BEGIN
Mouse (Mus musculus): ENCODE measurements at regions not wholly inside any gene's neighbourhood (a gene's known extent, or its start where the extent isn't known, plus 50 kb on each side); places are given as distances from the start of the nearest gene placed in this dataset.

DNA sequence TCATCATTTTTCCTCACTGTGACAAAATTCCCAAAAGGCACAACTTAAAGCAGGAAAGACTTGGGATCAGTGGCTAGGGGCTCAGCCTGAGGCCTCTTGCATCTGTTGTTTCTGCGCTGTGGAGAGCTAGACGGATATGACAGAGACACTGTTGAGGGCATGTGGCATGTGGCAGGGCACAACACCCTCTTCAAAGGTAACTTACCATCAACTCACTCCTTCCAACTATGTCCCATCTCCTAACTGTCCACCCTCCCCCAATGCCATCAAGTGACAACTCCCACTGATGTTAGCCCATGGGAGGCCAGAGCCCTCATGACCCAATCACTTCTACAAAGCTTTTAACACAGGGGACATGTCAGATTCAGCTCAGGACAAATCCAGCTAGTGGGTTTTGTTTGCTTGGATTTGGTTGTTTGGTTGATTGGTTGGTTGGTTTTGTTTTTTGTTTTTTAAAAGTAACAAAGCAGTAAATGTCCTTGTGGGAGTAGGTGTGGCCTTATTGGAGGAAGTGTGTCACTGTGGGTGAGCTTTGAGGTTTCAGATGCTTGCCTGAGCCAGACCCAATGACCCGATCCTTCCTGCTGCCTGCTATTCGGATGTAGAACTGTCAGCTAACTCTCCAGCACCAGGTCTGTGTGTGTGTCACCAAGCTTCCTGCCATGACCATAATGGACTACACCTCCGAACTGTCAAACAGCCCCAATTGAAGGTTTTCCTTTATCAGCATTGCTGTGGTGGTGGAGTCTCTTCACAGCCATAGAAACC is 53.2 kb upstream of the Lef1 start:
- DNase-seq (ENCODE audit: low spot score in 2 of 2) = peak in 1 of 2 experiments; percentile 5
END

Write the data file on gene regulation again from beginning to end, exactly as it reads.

Mouse (Mus musculus): ENCODE measurements at regions not wholly inside any gene's neighbourhood (a gene's known extent, or its start where the extent isn't known, plus 50 kb on each side); places are given as distances from the start of the nearest gene placed in this dataset.

DNA sequence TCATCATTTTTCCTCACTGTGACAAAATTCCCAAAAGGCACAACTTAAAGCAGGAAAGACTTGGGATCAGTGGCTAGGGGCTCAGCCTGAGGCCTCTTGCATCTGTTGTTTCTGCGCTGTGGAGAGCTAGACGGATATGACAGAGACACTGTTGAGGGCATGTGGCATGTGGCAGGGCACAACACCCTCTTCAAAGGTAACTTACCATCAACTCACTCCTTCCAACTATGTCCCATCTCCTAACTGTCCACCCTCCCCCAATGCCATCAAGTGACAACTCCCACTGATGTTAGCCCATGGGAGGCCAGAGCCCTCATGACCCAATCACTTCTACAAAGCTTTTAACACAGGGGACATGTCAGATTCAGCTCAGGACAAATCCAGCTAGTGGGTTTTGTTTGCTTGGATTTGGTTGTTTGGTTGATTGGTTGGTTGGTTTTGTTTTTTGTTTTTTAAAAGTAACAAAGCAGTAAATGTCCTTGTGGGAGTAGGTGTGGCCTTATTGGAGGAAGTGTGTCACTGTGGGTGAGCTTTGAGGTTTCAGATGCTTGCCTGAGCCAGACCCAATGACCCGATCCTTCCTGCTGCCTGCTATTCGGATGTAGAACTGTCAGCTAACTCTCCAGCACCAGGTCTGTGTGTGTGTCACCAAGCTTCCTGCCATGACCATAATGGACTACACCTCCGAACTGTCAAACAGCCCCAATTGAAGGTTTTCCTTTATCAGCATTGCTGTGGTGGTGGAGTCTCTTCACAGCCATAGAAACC is 53.2 kb upstream of the Lef1 start:
- DNase-seq (ENCODE audit: low spot score in 2 of 2) = peak in 1 of 2 experiments; percentile 5